We're no longer in an age that hides LGBTQ+ stories. In fact there are more and more stories that celebrate and illuminate LGBTQ+ lives with dignity and care. Here are five books that truly prove the power of representation in narratives of self-discovery and self-expression.
Melissa by Alex Gino
Alex Gino’s Melissa is among the most heartwarming and honest books I have ever had the pleasure of reading. It has also been on the American Library Association’s Top Ten Most Challenged Books list since its publication. That said, I wholeheartedly recommend it to any and everyone, adults and children, looking for a book about people that could be different than themselves. Gino tells the story of a fourth grader, who “knows she’s not a boy” and “knows she’s a girl,” and her plan to play Charlotte in her class production of Charlotte’s Web. The result is a middle grade novel that brims with care and generosity. I adore this book.
Note: The title of this selection reflects the author's updated publication but if you wish to search for it in the catalog, please use its original title George.
Aristotle and Dante Discover the Secrets of the Universe by Benjamin Alire Sáenz
Set in El Paso in 1987, Sáenz's YA novel follows the friendship of Aristotle Mendoza and Dante Quintana, two Mexican-American teenagers who explore and challenge their ideas of racial and ethnic identity, sexuality and their relationship with their families. I was given this book as a gift from a high school friend, who explored those very themes with me as friends in high school. Reading this novel as an adult made me wish desperately to have had this novel as a teenager. We both could have learned a lot and felt far more comfortable with the adults we were becoming through this novel. These sentiments have been shared as it has won numerous awards including the Lamda Literary Award, Stonewall Book Award and the Pura Belpre Narrative Medal.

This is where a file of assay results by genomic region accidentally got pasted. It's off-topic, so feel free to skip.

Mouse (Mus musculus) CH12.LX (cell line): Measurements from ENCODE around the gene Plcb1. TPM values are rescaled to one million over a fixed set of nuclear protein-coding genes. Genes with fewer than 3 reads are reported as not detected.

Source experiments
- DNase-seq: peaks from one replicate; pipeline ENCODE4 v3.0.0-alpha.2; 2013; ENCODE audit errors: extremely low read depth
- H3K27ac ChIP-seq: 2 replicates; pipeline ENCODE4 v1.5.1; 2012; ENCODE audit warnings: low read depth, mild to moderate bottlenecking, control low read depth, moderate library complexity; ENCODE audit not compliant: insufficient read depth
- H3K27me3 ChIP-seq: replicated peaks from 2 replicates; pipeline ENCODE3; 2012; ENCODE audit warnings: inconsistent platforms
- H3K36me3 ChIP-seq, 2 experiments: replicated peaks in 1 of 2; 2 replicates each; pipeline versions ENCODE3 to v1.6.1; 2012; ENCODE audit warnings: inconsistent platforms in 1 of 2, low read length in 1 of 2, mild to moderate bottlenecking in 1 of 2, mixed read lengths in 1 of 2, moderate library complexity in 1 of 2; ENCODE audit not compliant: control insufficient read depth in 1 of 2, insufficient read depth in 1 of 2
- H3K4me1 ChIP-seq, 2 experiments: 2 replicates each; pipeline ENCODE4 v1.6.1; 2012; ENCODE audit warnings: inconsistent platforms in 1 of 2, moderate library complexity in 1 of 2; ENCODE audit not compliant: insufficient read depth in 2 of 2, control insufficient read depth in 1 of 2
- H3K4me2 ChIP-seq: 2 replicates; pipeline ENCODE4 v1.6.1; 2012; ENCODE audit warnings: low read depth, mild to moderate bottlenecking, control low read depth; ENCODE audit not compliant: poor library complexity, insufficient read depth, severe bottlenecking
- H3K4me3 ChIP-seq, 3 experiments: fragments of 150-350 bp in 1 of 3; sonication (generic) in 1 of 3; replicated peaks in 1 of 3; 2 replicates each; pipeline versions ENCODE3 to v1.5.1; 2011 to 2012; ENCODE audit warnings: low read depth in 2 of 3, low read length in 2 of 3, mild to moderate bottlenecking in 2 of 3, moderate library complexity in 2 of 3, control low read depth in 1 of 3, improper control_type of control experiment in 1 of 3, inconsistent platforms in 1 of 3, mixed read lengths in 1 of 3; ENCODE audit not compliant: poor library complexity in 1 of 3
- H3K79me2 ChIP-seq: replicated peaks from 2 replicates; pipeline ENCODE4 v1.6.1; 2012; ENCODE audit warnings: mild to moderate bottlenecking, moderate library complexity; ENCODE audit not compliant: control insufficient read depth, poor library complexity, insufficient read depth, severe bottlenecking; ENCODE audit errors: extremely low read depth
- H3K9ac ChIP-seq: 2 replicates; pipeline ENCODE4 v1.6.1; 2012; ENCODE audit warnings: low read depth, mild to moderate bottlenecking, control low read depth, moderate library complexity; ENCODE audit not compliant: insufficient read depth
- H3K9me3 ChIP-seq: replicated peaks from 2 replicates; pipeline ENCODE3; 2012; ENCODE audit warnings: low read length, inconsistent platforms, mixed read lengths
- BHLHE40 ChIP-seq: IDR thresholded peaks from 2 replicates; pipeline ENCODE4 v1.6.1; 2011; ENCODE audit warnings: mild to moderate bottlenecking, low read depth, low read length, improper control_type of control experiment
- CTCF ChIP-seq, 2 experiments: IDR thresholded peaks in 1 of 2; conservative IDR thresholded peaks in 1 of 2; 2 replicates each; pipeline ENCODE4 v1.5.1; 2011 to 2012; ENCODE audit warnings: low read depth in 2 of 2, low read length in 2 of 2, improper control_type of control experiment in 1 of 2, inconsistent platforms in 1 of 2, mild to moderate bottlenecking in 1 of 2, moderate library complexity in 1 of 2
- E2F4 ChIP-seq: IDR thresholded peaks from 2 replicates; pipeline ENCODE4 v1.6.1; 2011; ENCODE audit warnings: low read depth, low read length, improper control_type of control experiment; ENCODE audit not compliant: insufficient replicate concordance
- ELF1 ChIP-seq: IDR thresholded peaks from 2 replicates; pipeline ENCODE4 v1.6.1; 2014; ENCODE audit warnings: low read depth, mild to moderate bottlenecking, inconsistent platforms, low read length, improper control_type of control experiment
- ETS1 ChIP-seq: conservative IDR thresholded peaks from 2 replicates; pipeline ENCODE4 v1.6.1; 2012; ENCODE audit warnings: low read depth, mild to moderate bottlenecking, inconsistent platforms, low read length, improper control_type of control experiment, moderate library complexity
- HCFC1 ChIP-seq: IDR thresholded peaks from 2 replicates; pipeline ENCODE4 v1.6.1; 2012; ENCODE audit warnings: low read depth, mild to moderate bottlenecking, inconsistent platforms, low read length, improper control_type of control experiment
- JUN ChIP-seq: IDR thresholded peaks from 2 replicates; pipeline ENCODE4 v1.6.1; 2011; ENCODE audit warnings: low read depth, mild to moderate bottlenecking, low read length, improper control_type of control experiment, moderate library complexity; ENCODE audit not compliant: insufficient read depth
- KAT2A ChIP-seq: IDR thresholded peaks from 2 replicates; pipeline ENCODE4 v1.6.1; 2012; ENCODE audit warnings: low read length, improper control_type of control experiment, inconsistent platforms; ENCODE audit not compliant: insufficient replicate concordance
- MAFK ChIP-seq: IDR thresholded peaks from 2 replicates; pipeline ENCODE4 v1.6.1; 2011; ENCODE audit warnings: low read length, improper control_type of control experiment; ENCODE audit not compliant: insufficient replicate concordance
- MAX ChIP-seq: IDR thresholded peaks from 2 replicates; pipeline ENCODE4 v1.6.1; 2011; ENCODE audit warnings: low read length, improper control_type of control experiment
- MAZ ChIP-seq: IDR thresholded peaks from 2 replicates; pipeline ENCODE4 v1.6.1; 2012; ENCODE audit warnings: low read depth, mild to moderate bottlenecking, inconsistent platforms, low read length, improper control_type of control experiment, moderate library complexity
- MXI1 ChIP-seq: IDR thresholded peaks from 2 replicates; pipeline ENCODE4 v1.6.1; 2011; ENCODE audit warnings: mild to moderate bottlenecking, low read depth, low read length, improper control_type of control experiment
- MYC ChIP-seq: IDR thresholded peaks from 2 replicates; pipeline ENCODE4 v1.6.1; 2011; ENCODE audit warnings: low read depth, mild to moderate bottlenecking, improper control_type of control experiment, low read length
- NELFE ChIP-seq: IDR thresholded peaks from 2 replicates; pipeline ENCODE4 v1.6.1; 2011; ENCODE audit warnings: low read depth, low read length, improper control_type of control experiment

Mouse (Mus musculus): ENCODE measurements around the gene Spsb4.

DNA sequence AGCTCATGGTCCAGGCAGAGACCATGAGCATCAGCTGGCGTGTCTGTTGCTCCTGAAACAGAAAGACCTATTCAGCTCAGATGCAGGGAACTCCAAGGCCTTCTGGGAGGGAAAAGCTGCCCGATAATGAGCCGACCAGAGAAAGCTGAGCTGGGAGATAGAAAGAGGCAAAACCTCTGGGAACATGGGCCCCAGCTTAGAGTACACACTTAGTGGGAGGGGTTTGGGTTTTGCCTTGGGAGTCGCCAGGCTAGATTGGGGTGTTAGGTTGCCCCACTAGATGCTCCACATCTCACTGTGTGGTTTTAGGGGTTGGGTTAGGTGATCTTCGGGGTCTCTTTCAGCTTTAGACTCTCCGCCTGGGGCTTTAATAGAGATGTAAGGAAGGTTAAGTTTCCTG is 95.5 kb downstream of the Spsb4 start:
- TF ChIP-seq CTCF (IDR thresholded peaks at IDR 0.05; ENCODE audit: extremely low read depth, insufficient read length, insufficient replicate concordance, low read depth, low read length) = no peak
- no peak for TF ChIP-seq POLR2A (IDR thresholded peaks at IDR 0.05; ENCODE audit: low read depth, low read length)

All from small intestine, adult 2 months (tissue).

Spinning by Tillie Walden
Tillie Walden’s Eisner Award winning graphic memoir, Spinning, has stuck with me for months after reading it. Walden wrote Spinning in 2017 when she was 21 -- and won the Eisner at 22, making her one of the youngest winners in history -- and in it looks back at her years as a competitive figure skater. Through the lens of skating, Walden unpacks what it means to grow up: from her first queer romance to bullying and abuse. Through its sparse use of color and thoughtful sense of space, Spinning brings you completely into Walden's world.
Gender Queer by Maia Kobabe
Maia Kobabe’s Gender Queer is a powerful, informative and ultimately cathartic memoir. Through this book Kobabe (who uses e/em/eir pronouns) goes through eir life from childhood to eir coming of age and young adulthood. Kobabe is almost startlingly frank about eir life, and how common experiences feel to em as someone who identifies as nonbinary and asexual. This was a book I never knew I needed to read. It was a book that challenged how I saw the world, and helped me understand an experience that is so different from mine.
Runaways: The Complete Collection Volume 2 by Brian K. Vaughan
A bit of a detour with this choice, but another truly interesting look at growing up different. The first two volumes of this comic series are some of the best told stories in this medium. Six teenagers discover their parents are criminal masterminds, run away and band together using their own powers to defeat their parents and right their wrongs. This comic features six coming-of-age stories told honestly and creatively, even with an almost cliched “comic book” premise. Of particular note is Karolina Dean’s story, including her coming out that is explored in Volume 2. After working through this first run of Runaways by Brian K. Vaughan, jump into Rainbow Rowell’s run of the series that began in 2017 as well!
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About the Author: Phillip E.